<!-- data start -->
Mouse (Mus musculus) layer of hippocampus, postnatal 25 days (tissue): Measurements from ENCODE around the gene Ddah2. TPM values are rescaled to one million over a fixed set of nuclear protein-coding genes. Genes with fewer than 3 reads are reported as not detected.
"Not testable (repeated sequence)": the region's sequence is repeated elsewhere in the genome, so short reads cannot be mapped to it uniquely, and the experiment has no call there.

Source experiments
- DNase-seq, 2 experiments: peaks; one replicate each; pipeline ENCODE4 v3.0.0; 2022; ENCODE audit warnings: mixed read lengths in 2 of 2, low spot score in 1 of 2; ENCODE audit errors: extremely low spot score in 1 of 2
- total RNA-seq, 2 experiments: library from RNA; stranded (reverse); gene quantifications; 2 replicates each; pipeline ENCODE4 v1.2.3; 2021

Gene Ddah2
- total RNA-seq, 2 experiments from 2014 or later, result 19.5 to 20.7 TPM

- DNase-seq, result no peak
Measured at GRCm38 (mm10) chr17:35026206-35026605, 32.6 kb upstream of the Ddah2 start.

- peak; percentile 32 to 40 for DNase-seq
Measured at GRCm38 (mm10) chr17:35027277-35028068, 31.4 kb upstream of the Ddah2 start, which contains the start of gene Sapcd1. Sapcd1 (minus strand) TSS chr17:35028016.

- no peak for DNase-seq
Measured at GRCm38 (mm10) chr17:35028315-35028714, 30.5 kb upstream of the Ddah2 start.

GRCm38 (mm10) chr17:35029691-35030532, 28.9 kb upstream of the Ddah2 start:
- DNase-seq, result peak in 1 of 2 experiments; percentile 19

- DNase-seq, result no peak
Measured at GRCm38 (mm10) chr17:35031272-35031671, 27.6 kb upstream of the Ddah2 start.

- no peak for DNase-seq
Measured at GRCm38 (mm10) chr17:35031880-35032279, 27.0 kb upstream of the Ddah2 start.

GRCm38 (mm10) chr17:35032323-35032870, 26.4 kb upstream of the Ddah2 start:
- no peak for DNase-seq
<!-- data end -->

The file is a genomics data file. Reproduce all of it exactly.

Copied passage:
Mouse (Mus musculus) layer of hippocampus, postnatal 25 days (tissue): Measurements from ENCODE around the gene Ddah2. TPM values are rescaled to one million over a fixed set of nuclear protein-coding genes. Genes with fewer than 3 reads are reported as not detected.
"Not testable (repeated sequence)": the region's sequence is repeated elsewhere in the genome, so short reads cannot be mapped to it uniquely, and the experiment has no call there.

Source experiments
- DNase-seq, 2 experiments: peaks; one replicate each; pipeline ENCODE4 v3.0.0; 2022; ENCODE audit warnings: mixed read lengths in 2 of 2, low spot score in 1 of 2; ENCODE audit errors: extremely low spot score in 1 of 2
- total RNA-seq, 2 experiments: library from RNA; stranded (reverse); gene quantifications; 2 replicates each; pipeline ENCODE4 v1.2.3; 2021

Gene Ddah2
- total RNA-seq, 2 experiments from 2014 or later, result 19.5 to 20.7 TPM

- DNase-seq, result no peak
Measured at GRCm38 (mm10) chr17:35026206-35026605, 32.6 kb upstream of the Ddah2 start.

- peak; percentile 32 to 40 for DNase-seq
Measured at GRCm38 (mm10) chr17:35027277-35028068, 31.4 kb upstream of the Ddah2 start, which contains the start of gene Sapcd1. Sapcd1 (minus strand) TSS chr17:35028016.

- no peak for DNase-seq
Measured at GRCm38 (mm10) chr17:35028315-35028714, 30.5 kb upstream of the Ddah2 start.

GRCm38 (mm10) chr17:35029691-35030532, 28.9 kb upstream of the Ddah2 start:
- DNase-seq, result peak in 1 of 2 experiments; percentile 19

- DNase-seq, result no peak
Measured at GRCm38 (mm10) chr17:35031272-35031671, 27.6 kb upstream of the Ddah2 start.

- no peak for DNase-seq
Measured at GRCm38 (mm10) chr17:35031880-35032279, 27.0 kb upstream of the Ddah2 start.

GRCm38 (mm10) chr17:35032323-35032870, 26.4 kb upstream of the Ddah2 start:
- no peak for DNase-seq